• YGENERAL TAGGING OF NEW TECHNOLOGICAL DEVELOPMENTS; GENERAL TAGGING OF CROSS-SECTIONAL TECHNOLOGIES SPANNING OVER SEVERAL SECTIONS OF THE IPC; TECHNICAL SUBJECTS COVERED BY FORMER USPC CROSS-REFERENCE ART COLLECTIONS [XRACs] AND DIGESTS
    • Y02TECHNOLOGIES OR APPLICATIONS FOR MITIGATION OR ADAPTATION AGAINST CLIMATE CHANGE
    • Y02CCAPTURE, STORAGE, SEQUESTRATION OR DISPOSAL OF GREENHOUSE GASES [GHG]
    • Y02C20/00Capture or disposal of greenhouse gases
    • Y02C20/20Capture or disposal of greenhouse gases of methane
    • YGENERAL TAGGING OF NEW TECHNOLOGICAL DEVELOPMENTS; GENERAL TAGGING OF CROSS-SECTIONAL TECHNOLOGIES SPANNING OVER SEVERAL SECTIONS OF THE IPC; TECHNICAL SUBJECTS COVERED BY FORMER USPC CROSS-REFERENCE ART COLLECTIONS [XRACs] AND DIGESTS
    • Y02TECHNOLOGIES OR APPLICATIONS FOR MITIGATION OR ADAPTATION AGAINST CLIMATE CHANGE
    • Y02CCAPTURE, STORAGE, SEQUESTRATION OR DISPOSAL OF GREENHOUSE GASES [GHG]
    • Y02C20/00Capture or disposal of greenhouse gases
    • Y02C20/40Capture or disposal of greenhouse gases of CO2
    • YGENERAL TAGGING OF NEW TECHNOLOGICAL DEVELOPMENTS; GENERAL TAGGING OF CROSS-SECTIONAL TECHNOLOGIES SPANNING OVER SEVERAL SECTIONS OF THE IPC; TECHNICAL SUBJECTS COVERED BY FORMER USPC CROSS-REFERENCE ART COLLECTIONS [XRACs] AND DIGESTS
    • Y02TECHNOLOGIES OR APPLICATIONS FOR MITIGATION OR ADAPTATION AGAINST CLIMATE CHANGE
    • Y02PCLIMATE CHANGE MITIGATION TECHNOLOGIES IN THE PRODUCTION OR PROCESSING OF GOODS
    • Y02P20/00Technologies relating to chemical industry
    • Y02P20/151Reduction of greenhouse gas [GHG] emissions, e.g. CO2

Abstract

The invention here disclosed is a process for the selective removal of H2 S and COS from a gas stream having a relatively large concentration of CO2 and being predominantly formed of light hydrocarbons, such as methane. This process provides for the selective solvent extraction of H2 S and COS without absorbing CO2. In this process, the solvent comprises a bridgehead amine, a tertiary amine, water, and optionally a physical solvent acceptable to COS absorption, such as sulfolane. The absorption conditions of this process comprise a pressure of from about atmospheric to about 1200 psig and a temperature of from about 40° F. to about 250° F. The treated stream derived from this process contains CO2 and light hydrocarbons and a near absence of H2 S and COS.

Description

FIELD OF INVENTION
The field of this invention relates to the selective removal of H2 S and COS from a gaseous light hydrocarbon stream containing CO2. Sour natural gas that contains an appreciable concentration of CO2, for example greater than 5 to 10%, often contains significant amounts of COS. Even the complete removal of H2 S, without the removal of COS, produces a gas which is harmful to downstream processing hardware because the residual COS is converted downstream by hydrolysis to CO2 and H2 S, the latter of which then performs its nefarious corrosive activities. A process is sought to provide for the selective absorption of H2 S, in addition to COS, but without the absorption of CO2.
In a number of conventional hydrocarbon processing techniques, it is desirable to remove or convert H2 S and COS before contact with any catalytic composition of matter. However, in many cases it is neither necessary nor desirable that carbon dioxide be removed from a gaseous mixture. This is especially true in such areas as coal gasification, where coal is gasified to a syngas and then the resultant vapors treated for H2 S removal before being processed into hydrocarbon components to increase the relative worth of the hydrocarbons.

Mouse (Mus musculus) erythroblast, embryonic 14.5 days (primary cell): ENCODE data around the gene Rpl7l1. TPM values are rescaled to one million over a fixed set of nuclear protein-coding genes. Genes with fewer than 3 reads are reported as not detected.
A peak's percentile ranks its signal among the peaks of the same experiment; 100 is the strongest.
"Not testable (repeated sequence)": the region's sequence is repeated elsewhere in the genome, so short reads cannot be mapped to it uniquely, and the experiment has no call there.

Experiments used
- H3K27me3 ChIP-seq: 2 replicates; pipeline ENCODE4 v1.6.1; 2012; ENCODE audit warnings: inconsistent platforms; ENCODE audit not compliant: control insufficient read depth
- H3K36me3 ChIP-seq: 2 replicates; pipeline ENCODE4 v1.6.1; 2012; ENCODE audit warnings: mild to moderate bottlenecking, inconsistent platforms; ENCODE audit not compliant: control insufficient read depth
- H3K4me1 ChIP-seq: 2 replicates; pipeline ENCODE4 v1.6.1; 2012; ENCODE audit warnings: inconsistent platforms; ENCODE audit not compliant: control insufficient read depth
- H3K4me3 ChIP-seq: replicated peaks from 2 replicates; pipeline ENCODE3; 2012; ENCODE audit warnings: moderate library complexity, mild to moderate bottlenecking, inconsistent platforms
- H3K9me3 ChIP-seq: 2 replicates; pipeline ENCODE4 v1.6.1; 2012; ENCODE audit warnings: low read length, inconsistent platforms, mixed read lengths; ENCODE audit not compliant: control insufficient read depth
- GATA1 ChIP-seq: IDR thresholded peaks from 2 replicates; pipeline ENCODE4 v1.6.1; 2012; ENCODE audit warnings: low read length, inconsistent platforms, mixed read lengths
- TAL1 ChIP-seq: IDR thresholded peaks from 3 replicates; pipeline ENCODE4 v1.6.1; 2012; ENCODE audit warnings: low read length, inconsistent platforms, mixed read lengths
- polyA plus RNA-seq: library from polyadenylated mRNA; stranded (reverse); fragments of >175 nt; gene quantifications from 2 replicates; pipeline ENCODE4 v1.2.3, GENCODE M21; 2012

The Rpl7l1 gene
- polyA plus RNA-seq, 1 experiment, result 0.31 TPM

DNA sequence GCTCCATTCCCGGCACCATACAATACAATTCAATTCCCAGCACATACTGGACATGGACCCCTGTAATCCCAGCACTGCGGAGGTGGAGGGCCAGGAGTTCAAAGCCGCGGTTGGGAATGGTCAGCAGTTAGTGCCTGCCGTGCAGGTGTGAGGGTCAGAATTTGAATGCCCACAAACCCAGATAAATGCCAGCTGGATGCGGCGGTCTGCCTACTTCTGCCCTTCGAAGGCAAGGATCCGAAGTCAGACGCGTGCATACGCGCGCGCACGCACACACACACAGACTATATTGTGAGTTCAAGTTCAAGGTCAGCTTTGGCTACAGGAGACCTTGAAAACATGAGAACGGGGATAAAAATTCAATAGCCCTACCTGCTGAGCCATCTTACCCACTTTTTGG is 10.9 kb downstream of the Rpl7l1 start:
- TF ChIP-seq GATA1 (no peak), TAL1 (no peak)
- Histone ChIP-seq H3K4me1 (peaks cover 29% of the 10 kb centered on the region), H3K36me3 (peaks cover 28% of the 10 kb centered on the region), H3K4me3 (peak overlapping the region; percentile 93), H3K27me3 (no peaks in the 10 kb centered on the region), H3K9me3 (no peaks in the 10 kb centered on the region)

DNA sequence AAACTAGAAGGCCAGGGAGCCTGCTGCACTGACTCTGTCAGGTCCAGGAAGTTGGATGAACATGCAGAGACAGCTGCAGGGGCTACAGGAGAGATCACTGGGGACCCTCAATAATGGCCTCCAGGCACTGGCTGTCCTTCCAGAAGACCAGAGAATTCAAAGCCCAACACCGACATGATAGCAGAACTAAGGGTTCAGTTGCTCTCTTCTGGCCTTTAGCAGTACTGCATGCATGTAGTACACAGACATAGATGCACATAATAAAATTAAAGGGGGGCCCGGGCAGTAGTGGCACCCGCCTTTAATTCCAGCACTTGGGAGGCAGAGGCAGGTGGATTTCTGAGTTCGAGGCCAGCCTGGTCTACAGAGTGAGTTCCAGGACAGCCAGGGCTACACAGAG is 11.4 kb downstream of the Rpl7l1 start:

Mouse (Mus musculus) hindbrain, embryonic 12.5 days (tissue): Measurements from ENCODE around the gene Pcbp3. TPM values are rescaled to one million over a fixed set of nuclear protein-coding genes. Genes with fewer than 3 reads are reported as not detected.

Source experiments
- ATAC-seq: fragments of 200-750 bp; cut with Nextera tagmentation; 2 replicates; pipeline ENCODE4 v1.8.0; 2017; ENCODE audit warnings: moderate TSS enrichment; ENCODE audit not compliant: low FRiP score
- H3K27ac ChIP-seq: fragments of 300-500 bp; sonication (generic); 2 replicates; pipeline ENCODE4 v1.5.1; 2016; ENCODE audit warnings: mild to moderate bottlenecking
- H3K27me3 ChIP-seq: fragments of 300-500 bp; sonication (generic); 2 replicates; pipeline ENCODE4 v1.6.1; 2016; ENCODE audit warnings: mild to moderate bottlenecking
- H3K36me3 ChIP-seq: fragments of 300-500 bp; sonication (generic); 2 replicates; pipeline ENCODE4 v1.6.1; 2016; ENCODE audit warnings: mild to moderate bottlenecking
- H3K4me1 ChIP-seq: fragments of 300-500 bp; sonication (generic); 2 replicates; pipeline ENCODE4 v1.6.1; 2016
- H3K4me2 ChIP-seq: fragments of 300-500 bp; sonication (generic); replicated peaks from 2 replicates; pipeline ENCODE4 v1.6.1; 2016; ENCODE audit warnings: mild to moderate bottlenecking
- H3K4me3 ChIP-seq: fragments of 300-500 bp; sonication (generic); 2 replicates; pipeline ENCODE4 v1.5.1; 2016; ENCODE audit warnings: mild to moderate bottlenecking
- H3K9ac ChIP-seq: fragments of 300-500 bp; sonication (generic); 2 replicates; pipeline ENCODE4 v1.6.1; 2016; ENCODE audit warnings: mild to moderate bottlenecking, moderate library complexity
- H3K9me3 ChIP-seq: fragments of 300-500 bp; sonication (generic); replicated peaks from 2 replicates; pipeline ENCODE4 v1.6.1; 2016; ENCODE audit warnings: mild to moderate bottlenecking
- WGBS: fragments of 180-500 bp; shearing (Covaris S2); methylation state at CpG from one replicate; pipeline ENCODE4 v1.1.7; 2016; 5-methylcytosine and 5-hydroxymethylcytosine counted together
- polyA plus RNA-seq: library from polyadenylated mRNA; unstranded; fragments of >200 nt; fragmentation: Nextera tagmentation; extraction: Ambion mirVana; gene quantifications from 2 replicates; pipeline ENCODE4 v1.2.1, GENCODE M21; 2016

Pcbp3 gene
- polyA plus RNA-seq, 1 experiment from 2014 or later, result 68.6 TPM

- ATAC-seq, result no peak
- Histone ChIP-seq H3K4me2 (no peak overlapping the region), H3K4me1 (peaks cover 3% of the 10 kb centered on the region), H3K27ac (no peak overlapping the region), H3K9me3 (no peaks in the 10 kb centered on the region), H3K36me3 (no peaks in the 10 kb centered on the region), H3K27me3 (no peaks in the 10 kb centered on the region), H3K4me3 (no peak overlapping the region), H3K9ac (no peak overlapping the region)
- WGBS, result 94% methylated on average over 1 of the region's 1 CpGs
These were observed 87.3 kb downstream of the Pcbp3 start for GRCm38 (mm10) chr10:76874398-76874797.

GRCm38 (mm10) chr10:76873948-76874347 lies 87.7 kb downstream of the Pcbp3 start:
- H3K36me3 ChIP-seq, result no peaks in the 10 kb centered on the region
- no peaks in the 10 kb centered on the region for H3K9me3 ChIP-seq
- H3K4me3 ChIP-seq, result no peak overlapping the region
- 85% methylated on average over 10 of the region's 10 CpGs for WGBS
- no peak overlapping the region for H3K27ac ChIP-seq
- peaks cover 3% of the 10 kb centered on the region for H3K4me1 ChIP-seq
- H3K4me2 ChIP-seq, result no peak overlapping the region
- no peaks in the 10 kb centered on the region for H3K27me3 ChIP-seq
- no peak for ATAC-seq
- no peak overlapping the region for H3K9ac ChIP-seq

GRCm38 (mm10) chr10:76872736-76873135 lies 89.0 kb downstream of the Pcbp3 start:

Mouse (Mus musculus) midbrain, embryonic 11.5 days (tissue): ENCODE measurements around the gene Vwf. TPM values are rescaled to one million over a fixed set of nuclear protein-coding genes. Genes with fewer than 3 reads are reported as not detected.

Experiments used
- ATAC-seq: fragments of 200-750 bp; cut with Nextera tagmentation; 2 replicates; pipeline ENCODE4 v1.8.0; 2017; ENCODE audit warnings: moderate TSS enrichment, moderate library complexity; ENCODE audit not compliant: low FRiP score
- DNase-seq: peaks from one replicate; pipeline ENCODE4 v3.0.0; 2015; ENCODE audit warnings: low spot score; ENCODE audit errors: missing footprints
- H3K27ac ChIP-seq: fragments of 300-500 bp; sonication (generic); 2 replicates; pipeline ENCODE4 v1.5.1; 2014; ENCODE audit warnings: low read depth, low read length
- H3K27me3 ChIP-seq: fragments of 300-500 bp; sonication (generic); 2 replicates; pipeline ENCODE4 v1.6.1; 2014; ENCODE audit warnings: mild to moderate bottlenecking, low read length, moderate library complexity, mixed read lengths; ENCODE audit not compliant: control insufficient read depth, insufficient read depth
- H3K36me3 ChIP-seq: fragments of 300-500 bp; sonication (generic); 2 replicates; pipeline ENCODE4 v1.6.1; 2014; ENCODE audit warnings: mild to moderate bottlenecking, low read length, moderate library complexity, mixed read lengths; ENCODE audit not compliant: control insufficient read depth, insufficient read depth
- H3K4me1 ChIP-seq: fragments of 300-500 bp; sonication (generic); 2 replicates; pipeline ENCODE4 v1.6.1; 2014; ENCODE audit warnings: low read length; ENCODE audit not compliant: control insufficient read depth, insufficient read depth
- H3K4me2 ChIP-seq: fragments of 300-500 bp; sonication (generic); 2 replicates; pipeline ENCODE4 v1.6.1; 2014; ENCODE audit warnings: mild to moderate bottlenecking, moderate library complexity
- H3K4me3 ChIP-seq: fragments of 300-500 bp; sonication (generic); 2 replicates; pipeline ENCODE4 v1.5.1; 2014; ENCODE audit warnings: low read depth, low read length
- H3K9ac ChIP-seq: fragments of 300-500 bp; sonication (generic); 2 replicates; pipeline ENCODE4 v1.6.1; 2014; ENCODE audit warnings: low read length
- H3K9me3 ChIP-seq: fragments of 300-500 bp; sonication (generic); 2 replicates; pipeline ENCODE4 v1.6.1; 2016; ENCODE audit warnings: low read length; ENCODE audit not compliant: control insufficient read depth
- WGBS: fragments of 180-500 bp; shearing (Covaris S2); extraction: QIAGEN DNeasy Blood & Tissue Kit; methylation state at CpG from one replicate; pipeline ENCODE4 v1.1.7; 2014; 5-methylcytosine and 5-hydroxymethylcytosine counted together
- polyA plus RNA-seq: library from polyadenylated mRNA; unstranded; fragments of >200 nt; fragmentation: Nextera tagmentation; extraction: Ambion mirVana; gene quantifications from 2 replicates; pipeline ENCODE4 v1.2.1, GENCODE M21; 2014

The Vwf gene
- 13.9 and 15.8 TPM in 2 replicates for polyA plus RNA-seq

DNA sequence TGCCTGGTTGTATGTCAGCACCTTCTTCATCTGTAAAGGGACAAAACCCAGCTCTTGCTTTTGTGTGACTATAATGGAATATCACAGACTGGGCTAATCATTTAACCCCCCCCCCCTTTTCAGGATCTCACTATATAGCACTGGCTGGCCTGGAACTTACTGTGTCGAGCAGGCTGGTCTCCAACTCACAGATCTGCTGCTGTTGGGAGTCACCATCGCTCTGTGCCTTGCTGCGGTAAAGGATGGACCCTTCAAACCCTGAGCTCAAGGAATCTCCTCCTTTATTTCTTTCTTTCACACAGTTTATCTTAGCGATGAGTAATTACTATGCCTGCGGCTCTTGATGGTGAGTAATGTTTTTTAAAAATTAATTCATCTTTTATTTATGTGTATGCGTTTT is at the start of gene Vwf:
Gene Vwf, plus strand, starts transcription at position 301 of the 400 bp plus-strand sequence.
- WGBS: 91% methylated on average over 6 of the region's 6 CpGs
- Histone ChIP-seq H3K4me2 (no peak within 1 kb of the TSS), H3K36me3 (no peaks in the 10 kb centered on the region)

Sour gas derived from certain natural gas reservoirs is known to contain up to 0.1% by volume COS in addition to large quantities of H2 S and CO2. In order to meet specifications for pipe line transmission it is necessary to remove nearly all of the H2 S and COS, but not necessarily all of the CO2 from the gas. In cases where a Claus plant is utilized to recover sulfur from the acidic components of a gaseous stream, it is advantageous to selectively remove the sulfur-containing acid gas components from the gas mixture while leaving a substantial portion of the CO2 in the treated gas stream since CO2 will act as a diluent in the Claus reactant gases.
BACKGROUND OF THE INVENTION
Aqueous solutions of amines, such as diethanolamine or diisopropanolamine and sometimes containing physical solvents such as sulfolane, have been utilized to treat acid gas streams to remove unwanted components. This type of solvent absorption system is usually not "selective", in that CO2 is absorbed along with the sulfur-containing components, H2 S and COS, with correspondingly increased processing cost. Some aqueous amines, such as methyldiethanolamine (MDEA), with or without the addition of a physical solvent such as sulfolane, will selectively remove H2 S and yet permit CO2 to remain in the treated gas. The problem with this type of solvent absorption is that COS remains in the treated gas with the CO2. It is desirable and beneficial to arrive at a kinetic process for the selective removal of both COS and H2 S while permitting CO2 to remain in the gaseous stream.
Various patentees have attempted such processes but have not yet found a way to accomplish all of the desired process advantages in a relatively simple manner. In U.S. Pat. Nos. 4,524,050 and 4,482,529 (Chen et al), a process is disclosed for the catalytic hydrolysis of COS contained in acid gas streams. The patentees indicate that either a bicyclo tertiary amine ("bridgehead amine") or a bicyclo amidine can be utilized as a catalyst to hydrolyze COS to H2 S and CO2 and thereby eliminate COS as a noxious component from the gas stream. Other catalysts such as platinum on alumina, have been employed for the hydrolysis of COS, but such catalysts have problems of incomplete reaction, and they are limited by the equilibrium of the reaction if the product H2 S and CO2 are not immediately removed from the process environment. Also, monocyclic amines, such as 1,2-dimethylimidazole, have been utilized for the conversion of COS to H2 S and CO2. These disclosures, however, fail to combine the advantageous bicyclo amine or bicyclo amidine and a tertiary amine (not having substituents interconnected) to accomplish their respective absorptive and catalytic functions during acid gas treatment.